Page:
PhD in Justice, Law and Criminology
- Justice, Law and Criminology
- 72 credit hours of approved graduate work is required for students entering the program with a bachelor’s degree; a minimum of 48 credit hours is required of students who have completed an approved master’s degree.
- A minimum grade point average of 3.2 in all course work is required to remain in good standing and to earn the degree.
- Advancement to candidacy is accomplished by successfully completing two written comprehensive exams – one in the student's first field of study and one in the student's second field of study – along with successfully defending the dissertation proposal.
- Students take two written comprehensive examinations, the first in either justice or law and society. The second may be in the other field, or they may take a second field elsewhere in the School of Public Affairs (SPA), the School of International Service, or in another doctoral degree-granting teaching unit. Under special circumstances, students may take a second field outside American University, subject to the approval of the SPA graduate director, in consultation with the department. Following completion of the written examinations, all students take an oral examination on their entire program of study before a committee of faculty members, and defend their dissertation proposal.
- The PhD is fundamentally a research degree. Understanding scientific inquiry and correctly using research techniques require extensive preparation. All students in the program take three courses designed to help doctoral students comprehend the nature of science and master tools of research (see Course Requirements, below).
Each student selects a specialization in which to complete an original research project under the direction of program faculty and write a dissertation. Students may choose research projects within one of the major areas or select a research specialization from one of the other graduate fields within the school.
Each student prepares a research proposal for the dissertation project. It is the responsibility of the student to secure the agreement of a School of Public Affairs full-time tenured or tenure-track faculty member to serve as the chair of the dissertation committee. One of the two other members of the committee may be from outside SPA. As part of this process, each student must publicly defend the research proposal before the dissertation committee and other interested faculty. The committee and the SPA director of doctoral programs (acting for the dean) must approve the defense and the research proposal. The topic covered by the proposal must be related to ongoing research or publications of the supervising faculty.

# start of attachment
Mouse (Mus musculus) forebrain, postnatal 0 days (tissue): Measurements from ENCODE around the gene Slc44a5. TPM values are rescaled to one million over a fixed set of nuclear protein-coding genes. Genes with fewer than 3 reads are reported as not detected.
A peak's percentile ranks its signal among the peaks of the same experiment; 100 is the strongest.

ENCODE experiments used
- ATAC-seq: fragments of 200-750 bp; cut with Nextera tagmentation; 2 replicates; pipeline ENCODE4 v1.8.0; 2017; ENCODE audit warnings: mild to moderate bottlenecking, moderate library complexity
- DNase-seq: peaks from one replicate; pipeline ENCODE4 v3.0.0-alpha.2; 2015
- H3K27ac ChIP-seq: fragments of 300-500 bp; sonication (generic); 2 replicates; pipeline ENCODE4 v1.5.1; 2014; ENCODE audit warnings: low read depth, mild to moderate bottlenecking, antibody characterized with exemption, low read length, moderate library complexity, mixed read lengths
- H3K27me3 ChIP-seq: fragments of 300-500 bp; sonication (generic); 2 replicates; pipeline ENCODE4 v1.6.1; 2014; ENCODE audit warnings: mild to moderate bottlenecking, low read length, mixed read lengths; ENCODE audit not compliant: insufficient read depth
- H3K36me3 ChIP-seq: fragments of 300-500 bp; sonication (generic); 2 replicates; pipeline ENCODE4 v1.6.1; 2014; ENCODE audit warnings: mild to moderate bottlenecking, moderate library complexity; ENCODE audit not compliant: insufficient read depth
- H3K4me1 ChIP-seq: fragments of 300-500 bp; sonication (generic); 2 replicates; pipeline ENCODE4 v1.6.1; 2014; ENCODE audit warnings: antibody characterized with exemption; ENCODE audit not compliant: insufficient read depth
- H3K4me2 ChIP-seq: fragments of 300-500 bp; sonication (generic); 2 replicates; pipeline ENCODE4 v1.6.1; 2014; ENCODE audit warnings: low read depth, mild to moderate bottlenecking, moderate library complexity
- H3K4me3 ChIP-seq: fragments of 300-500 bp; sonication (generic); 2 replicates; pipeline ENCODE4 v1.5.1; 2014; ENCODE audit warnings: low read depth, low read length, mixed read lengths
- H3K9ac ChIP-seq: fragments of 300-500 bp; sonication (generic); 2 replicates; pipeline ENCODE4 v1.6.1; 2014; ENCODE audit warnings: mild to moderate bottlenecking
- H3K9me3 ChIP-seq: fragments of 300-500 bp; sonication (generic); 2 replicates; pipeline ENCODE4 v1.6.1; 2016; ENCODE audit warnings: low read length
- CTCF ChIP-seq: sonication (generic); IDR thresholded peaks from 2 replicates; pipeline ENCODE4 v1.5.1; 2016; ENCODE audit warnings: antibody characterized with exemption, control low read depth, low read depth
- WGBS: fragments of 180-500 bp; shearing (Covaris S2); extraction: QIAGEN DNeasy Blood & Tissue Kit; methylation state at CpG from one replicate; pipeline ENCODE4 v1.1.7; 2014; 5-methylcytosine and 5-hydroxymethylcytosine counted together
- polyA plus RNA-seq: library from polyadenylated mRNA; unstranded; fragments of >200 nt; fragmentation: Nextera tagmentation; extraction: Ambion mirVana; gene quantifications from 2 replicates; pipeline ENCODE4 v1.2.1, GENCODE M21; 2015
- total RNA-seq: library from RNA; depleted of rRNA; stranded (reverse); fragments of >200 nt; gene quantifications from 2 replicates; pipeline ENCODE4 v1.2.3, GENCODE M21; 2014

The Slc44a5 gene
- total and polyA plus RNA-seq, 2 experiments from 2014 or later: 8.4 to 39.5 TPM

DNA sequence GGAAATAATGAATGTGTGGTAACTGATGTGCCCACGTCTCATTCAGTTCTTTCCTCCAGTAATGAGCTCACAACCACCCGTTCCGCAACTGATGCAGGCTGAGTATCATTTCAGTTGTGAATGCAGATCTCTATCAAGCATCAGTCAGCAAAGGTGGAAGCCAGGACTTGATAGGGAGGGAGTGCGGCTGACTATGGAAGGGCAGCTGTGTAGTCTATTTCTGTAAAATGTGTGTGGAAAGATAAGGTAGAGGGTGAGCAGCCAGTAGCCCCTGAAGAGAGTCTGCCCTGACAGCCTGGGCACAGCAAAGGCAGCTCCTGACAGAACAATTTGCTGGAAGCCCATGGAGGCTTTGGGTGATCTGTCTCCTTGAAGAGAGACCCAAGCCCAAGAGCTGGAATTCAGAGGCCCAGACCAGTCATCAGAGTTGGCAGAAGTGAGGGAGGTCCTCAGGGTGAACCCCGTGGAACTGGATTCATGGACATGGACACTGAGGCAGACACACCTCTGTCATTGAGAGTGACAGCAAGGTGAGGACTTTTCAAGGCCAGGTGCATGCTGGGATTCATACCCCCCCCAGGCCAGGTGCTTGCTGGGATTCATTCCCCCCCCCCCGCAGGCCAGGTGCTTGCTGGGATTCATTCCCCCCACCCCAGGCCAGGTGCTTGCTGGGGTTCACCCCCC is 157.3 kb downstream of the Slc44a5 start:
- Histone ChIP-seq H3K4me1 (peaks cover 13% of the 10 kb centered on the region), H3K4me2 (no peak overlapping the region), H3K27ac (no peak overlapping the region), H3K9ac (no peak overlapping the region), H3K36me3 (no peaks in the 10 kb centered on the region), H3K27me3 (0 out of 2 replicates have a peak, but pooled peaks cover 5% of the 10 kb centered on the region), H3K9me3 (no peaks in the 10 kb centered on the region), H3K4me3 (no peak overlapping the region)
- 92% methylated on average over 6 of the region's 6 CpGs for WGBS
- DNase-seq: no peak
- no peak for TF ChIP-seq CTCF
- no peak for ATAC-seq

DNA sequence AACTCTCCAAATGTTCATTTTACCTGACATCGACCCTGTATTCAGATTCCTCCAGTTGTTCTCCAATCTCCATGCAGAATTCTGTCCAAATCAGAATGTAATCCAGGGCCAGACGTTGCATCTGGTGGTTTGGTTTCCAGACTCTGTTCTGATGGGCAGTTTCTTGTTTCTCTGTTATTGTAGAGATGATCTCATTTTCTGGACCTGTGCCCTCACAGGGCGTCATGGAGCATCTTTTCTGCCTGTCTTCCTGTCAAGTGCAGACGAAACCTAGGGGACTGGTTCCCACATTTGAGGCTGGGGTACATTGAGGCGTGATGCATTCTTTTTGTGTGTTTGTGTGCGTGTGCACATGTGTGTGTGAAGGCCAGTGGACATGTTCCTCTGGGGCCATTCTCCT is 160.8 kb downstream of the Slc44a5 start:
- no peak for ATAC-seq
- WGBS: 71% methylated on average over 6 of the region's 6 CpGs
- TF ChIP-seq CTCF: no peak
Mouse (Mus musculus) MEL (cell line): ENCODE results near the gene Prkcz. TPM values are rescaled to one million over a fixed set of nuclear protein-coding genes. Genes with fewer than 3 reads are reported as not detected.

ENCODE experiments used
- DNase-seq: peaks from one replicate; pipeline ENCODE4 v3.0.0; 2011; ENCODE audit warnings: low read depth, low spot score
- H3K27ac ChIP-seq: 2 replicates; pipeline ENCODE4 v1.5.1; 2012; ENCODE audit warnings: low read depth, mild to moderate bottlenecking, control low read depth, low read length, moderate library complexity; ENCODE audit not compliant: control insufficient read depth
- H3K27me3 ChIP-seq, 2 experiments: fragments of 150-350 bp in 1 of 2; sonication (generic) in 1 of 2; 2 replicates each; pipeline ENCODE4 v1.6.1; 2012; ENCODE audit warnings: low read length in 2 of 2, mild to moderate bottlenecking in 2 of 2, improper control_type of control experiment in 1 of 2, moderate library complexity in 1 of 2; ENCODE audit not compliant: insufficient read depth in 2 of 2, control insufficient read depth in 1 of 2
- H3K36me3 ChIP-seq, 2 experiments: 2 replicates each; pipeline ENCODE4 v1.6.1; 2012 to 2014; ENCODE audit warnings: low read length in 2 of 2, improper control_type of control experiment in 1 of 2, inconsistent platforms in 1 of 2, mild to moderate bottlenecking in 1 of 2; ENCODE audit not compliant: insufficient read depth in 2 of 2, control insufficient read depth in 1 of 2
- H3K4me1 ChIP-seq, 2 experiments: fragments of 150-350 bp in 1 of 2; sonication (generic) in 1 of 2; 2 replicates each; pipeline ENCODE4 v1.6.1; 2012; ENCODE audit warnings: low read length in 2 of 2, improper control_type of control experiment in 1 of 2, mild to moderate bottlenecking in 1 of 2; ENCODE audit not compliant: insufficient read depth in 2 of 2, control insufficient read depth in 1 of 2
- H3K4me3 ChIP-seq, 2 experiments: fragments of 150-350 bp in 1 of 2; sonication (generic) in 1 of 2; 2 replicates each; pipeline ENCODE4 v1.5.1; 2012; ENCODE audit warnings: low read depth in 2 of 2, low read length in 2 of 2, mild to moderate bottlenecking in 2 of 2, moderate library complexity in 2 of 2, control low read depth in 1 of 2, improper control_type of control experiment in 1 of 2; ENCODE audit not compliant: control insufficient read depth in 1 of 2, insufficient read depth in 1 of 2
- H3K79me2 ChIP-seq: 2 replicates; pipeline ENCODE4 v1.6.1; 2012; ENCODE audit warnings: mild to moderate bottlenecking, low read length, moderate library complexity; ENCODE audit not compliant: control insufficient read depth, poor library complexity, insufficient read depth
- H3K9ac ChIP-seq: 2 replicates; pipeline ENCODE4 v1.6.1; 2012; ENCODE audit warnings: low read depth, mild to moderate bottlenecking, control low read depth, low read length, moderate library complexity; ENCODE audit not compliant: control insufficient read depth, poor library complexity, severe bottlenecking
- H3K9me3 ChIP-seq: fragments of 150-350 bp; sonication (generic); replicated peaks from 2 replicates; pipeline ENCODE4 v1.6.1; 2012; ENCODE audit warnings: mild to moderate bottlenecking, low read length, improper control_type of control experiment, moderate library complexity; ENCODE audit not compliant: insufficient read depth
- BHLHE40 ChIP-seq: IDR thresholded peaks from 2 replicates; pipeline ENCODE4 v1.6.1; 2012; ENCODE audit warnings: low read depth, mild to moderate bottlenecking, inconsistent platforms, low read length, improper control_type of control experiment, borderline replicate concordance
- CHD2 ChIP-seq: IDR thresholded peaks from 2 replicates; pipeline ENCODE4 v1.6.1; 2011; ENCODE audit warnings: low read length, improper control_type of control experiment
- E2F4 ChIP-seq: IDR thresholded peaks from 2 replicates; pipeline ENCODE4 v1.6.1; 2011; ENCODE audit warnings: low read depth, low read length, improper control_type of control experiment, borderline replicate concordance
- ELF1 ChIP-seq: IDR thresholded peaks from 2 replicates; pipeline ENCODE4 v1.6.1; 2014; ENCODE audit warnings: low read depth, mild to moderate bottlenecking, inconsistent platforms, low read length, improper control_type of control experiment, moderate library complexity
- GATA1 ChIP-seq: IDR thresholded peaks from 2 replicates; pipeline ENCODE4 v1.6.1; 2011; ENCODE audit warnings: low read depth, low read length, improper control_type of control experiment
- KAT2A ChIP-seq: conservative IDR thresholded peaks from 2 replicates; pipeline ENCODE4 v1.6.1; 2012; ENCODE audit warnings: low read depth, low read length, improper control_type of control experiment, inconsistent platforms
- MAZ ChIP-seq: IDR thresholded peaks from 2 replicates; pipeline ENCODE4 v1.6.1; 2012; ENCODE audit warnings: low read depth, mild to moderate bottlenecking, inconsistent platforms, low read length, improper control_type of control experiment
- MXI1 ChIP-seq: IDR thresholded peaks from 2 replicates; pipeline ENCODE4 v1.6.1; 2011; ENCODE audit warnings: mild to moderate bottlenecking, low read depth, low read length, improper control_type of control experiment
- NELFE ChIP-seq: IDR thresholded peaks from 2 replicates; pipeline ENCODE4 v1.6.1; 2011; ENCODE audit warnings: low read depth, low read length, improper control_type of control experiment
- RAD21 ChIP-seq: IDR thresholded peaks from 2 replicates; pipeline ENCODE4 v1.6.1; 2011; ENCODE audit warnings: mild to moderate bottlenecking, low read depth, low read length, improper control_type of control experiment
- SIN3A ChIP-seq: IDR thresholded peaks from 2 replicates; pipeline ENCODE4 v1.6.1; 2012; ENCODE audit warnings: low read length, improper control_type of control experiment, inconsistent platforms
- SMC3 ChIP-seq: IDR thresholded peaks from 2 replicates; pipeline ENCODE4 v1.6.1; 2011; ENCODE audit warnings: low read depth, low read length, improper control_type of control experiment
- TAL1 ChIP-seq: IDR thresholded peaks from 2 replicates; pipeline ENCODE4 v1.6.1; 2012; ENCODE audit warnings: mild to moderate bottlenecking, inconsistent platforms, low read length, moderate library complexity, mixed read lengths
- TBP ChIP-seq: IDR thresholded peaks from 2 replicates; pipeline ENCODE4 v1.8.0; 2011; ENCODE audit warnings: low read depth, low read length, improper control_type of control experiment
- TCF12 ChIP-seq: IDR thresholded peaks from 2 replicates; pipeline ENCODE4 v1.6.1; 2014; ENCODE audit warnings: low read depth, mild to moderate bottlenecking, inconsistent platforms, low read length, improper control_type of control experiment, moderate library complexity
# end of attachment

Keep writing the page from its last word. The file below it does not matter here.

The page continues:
As work on the dissertation project progresses, students register for dissertation credit. Substantive course work may be used as part of this requirement where it contributes directly to the research specialization and is specifically recommended by the dissertation committee chair.
Upon completion of the research and the written dissertation, the candidate submits the manuscript to the dissertation committee for review. If the committee members approve the manuscript, the candidate must complete an oral defense of the dissertation and the general field in which it lies before the committee and other interested faculty. The committee determines conclusively at this point whether the dissertation and examination are acceptable.
The dissertation must consist of high quality original research directly relevant to the student’s doctoral program. A dissertation proposal may be rejected if the topic does not address a major research issue in justice, law and society, the research design is inadequate, the methodology is inappropriate, or because no full-time tenured or tenure-track faculty member in the School of Public Affairs is academically competent or available to supervise the project. If the candidate fails to maintain satisfactory progress toward completion of the dissertation, his or her candidacy may be terminated.
Major Field (12 credit hours)
- JLC-710 Seminar in Justice, Law and Criminology (3)
- 9 credit hours in advanced courses in justice selected in consultation with the department
Law and Society
- JLC-710 Seminar in Justice, Law and Criminology (3) or another seminar in law and society approved by the department
- 9 credit hours in advanced courses in law and society selected in consultation with the department
Secondary Major Field (6-12 credit hours)
- 6-12 credit hours in courses selected in consultation with the department
Research Design and Methodology (12 credit hours)
- GOVT-612 Conduct of Inquiry I (3)
- GOVT-613 Conduct of Inquiry II (3)
- 6 additional credit hours in research methods courses from the following:
GOVT-614 Quantitative Research Designs (3)
GOVT-615 Qualitative Research Methods (3)
GOVT-704 Approaches to Political Understanding (3)
GOVT-720 Seminar in Policy Analysis: Advanced Quantitative Methods (3)
JLC-604 Foundations of Knowledge (3)
Other approved methodology courses
- Depending on number of credits taken for the secondary field, up to 6 credit hours chosen in consultation with the department
Dissertation (12 credit hours)
- JLC-799 Doctoral Dissertation Seminar (1-12)
Admission to the Program
Applicants are considered and admitted for the fall semester only. January 1 is the deadline for application for admission. All applicants must submit scores from the Graduate Record Examination (GRE). The normal minimum for consideration is a grade point average of 3.20 (on a 4.00 scale) in all previous academic work. We consider only applicants for full-time study.